# Study Guide 4 - Diffraction, Electromagnetic Waves and Particle Waves

- What angle does a 25-cent piece (2.4 cm in diameter) in Hamilton suspend at Guelph (distance 50 km)?

\(\mathrm {The\; relationship\; between\; a, \;r \;and\; q\; is;}\)

\(\mathrm {a = r\; \theta}\)

\(\mathrm {when\; \theta \; is\; in\; radians.}\)

\(\mathrm {q = a/r = 2.4/50\times 1000\times 100 = 4.8\times 10^{-7} \;radians}\) - The racing driver Lotta Lotus has pupil diameters of 2.00 mm and normal vision. If the night is clear, what is the maximum distance at which she can distinctly see another car's two headlights? (Assume a headlight spacing of 1.50 m and a wavelength of 550 nm.)

\(\mathrm {a = 1.5/d = 1.22\; \lambda/a = (1.22\times 550\times 10^{-9} )/(2\times 10 ^{(-3)})}\)

\(\mathrm {d = 4.47\times 10^3 \;m}\) - Arrange the following in order of decreasing wavelength:

red light, radio waves, infrared, X-rays, ultraviolet, blue light.

Decreasing wavelength

\(\mathrm {Radio \;waves: \lambda \sim 1 - 10 \;m}\)

\(\mathrm {Infrared: \lambda \sim 10^{-6} \; m}\)

\(\mathrm {Red\; light: \lambda \sim 8000\times 10^{-10} \; m}\)

\(\mathrm {Blue\; light: \lambda \sim 4000\times 10^{-10}\; m}\)

\(\mathrm {Ultraviolet: \lambda \sim 2000\times 10^{-10} \;m}\)

\(\mathrm {X-rays: \lambda \sim 100\times 10^{-10} \; m}\) - Radio station CJOY (Guelph) is located at 1460 on the AM band; this means that CJOY broadcasts at 1460 kHz (1.46X106 Hz).

(a) What is the wavelength of a CJOY radiowave?

What is the relationship between frequency (f), wavelength (l) and speed of light (c)?

(b) What is the energy of a CJOY photon?

What is the relationship between energy of a photon (E) and its frequency (f)?

(a) \(\mathrm {f = 1.46\times 106 \;Hz}\)

\(\mathrm {c = f\lambda \;where\; c = 3.00\times 108\; m/s}\)

\(\mathrm {Therefore\; \lambda = c/f = 3\times 108/1.46\times 106 = 205 \;m}\)

(b) \(\mathrm {f = 1.46\times 106 \;Hz}\)

\(\mathrm {E = hf \;where\; h \;is \;Planck's\; constant = 6.63\times 10^{-34} \; J.s}\)

\(\mathrm {E = (6.63\times 10^{-34})(1.46\times 10^6) = 9.68\times 10^{-28}\; J}\) - Typical X-rays have a wavelength of 0.01 nm. What is the energy of one of the X-ray photons. How many CJOY photons are required to equal the energy of one of these X-ray photons? What is the relationship between the energy of a photon (E) and its wavelength \((\lambda)\)?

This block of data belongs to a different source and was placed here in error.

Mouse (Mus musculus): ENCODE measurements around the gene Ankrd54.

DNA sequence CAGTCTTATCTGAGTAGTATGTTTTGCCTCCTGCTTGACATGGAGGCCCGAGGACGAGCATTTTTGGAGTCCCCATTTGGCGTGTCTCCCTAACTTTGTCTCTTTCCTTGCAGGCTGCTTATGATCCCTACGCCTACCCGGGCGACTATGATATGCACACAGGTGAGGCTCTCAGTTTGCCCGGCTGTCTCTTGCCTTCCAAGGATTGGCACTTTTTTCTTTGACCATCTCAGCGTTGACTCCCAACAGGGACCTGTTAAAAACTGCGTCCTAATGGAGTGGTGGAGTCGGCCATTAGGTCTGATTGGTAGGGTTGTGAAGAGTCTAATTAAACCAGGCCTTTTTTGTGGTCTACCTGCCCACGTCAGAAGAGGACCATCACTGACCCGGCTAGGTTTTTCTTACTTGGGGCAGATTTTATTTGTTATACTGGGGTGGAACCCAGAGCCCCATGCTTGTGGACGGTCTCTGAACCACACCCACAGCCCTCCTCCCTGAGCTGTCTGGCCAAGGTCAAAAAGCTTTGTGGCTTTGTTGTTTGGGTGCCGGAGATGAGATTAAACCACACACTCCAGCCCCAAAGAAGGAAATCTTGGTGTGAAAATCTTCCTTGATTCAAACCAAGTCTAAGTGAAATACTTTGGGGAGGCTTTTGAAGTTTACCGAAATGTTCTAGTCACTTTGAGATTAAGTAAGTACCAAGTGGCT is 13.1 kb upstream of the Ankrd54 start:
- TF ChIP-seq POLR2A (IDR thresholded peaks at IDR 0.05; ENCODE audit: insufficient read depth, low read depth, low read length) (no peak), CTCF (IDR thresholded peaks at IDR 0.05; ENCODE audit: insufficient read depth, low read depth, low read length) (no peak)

\(\mathrm {E = hc/\lambda}\)

\(\mathrm {In\; this \;case\; (\lambda) = 0.10\times 10^{-9} \; m}\)

\(\mathrm {E = hc/\lambda = (6.63\times 10^{-34})(3.00\times 10^8/0.10\times 10^{-9})}\)

\(\mathrm {= 1.2\times 10^{-15}\; J}\)

\(\mathrm {The\; CJOY\; photon\; from\; Question \;4\; had\; energy\; 9.68\times 10^{-28} \; J.}\)

Number of CJOY photons required to make the energy of one X-ray photon

\(\mathrm {= 1.2\times 10^{-15}/9.68\times 10^{-28} = 2.1\times 10^{12}}\) - What must be the speed of a neutron \(\mathrm {(m = 1.67\times 10^{-27} \; kg)}\) to have the same wavelength as the X-rays in Question 5?

What is the relationship between wavelength \((\lambda)\) and speed \(\mathrm {(v)}\) for particles?

\(\mathrm {\lambda = h/mv}\)

\(\mathrm {From\; Question\; 5, \lambda = 0.10\; nm \;and \;knowing \;that \;the \;mass \;of \;the \;neutron \;is \; 1.67\times 10^{-27} \; kg}\)

\(\mathrm {\lambda = h/mv}\)

\(\mathrm {v = h/m\lambda = 6.63\times 10^{-34}/(1.67 \times 10^{-27})(0.10 \times 10^{-9})}\)

\(\mathrm {= 3970 = 4.0 \times 10^3 \;m/s}\) - An electron \(\mathrm {(m_e = 9.11 \times 10^{-31} \; kg)}\) has a kinetic energy of \(\mathrm {6.00 \times 10^{-22} \;J.}\) What is the energy of a photon which has the same wavelength as that of the electron?

First of all we need to find the wavelength of the electron. To do this we need its speed. What is the expression for the Kinetic Energy (KE) of a particle?

\(\mathrm {KE = (1/2)mv^2}\) OR \(\mathrm {KE = mv}\)